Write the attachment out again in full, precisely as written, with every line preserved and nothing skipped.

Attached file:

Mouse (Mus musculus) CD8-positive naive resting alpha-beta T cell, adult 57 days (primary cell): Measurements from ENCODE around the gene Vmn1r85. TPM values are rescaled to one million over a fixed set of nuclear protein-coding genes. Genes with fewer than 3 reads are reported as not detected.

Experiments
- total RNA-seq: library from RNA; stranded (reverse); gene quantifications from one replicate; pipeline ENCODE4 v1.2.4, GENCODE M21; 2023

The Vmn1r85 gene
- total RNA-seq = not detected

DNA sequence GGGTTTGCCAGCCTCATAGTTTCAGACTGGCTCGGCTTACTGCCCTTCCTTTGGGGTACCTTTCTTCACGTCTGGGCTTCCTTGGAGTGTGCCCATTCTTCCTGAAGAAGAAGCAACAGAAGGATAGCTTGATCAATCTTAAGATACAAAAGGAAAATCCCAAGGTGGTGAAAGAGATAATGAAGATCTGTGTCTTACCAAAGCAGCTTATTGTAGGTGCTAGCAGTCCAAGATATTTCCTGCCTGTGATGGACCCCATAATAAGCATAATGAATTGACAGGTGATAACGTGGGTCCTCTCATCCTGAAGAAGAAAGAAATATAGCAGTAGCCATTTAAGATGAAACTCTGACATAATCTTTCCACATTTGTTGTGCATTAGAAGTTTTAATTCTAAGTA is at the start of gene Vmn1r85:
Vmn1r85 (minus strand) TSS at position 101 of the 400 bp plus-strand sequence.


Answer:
Mouse (Mus musculus) CD8-positive naive resting alpha-beta T cell, adult 57 days (primary cell): Measurements from ENCODE around the gene Vmn1r85. TPM values are rescaled to one million over a fixed set of nuclear protein-coding genes. Genes with fewer than 3 reads are reported as not detected.

Experiments
- total RNA-seq: library from RNA; stranded (reverse); gene quantifications from one replicate; pipeline ENCODE4 v1.2.4, GENCODE M21; 2023

The Vmn1r85 gene
- total RNA-seq = not detected

DNA sequence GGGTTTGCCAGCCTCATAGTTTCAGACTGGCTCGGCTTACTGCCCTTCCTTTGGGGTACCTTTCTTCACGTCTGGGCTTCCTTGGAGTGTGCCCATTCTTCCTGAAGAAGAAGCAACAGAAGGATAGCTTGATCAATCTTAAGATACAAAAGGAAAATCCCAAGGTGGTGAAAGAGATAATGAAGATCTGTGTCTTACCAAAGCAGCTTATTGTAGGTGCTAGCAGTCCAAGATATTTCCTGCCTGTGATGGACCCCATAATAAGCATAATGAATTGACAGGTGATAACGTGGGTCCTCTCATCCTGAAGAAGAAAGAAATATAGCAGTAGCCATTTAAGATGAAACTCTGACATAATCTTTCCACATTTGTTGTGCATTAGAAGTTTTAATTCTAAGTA is at the start of gene Vmn1r85:
Vmn1r85 (minus strand) TSS at position 101 of the 400 bp plus-strand sequence.